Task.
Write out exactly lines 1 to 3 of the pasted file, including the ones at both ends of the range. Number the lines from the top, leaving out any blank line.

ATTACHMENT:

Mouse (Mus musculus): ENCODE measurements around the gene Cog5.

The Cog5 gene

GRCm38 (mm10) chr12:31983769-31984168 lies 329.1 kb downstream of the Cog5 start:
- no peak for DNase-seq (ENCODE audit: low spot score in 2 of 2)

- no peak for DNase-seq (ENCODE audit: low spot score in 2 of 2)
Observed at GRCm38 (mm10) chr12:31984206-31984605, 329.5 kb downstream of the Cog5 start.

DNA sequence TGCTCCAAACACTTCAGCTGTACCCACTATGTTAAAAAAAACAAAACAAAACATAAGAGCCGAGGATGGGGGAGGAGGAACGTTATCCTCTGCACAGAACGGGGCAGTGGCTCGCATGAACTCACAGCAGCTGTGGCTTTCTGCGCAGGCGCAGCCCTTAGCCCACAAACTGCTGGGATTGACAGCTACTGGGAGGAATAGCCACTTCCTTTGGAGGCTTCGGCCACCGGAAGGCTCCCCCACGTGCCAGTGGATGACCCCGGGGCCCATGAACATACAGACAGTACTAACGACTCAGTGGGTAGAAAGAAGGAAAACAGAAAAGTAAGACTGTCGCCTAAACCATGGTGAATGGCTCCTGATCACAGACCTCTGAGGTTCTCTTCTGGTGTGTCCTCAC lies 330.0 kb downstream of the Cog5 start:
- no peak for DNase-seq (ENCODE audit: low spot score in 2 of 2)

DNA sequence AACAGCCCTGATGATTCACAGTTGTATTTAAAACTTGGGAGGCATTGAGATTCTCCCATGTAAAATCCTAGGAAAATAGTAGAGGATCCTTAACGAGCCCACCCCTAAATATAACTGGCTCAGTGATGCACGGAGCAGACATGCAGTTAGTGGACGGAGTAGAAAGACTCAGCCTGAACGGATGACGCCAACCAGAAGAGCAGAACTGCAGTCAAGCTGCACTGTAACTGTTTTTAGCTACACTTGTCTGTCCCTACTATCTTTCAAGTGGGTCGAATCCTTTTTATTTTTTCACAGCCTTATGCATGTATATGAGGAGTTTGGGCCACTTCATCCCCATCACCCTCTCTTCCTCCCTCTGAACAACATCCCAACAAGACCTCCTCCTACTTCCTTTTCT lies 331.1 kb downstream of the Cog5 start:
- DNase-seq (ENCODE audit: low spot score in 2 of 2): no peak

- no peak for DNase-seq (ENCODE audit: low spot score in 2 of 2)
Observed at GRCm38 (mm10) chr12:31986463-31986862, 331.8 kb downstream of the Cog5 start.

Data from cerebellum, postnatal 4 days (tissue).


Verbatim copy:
Mouse (Mus musculus): ENCODE measurements around the gene Cog5.

The Cog5 gene

GRCm38 (mm10) chr12:31983769-31984168 lies 329.1 kb downstream of the Cog5 start: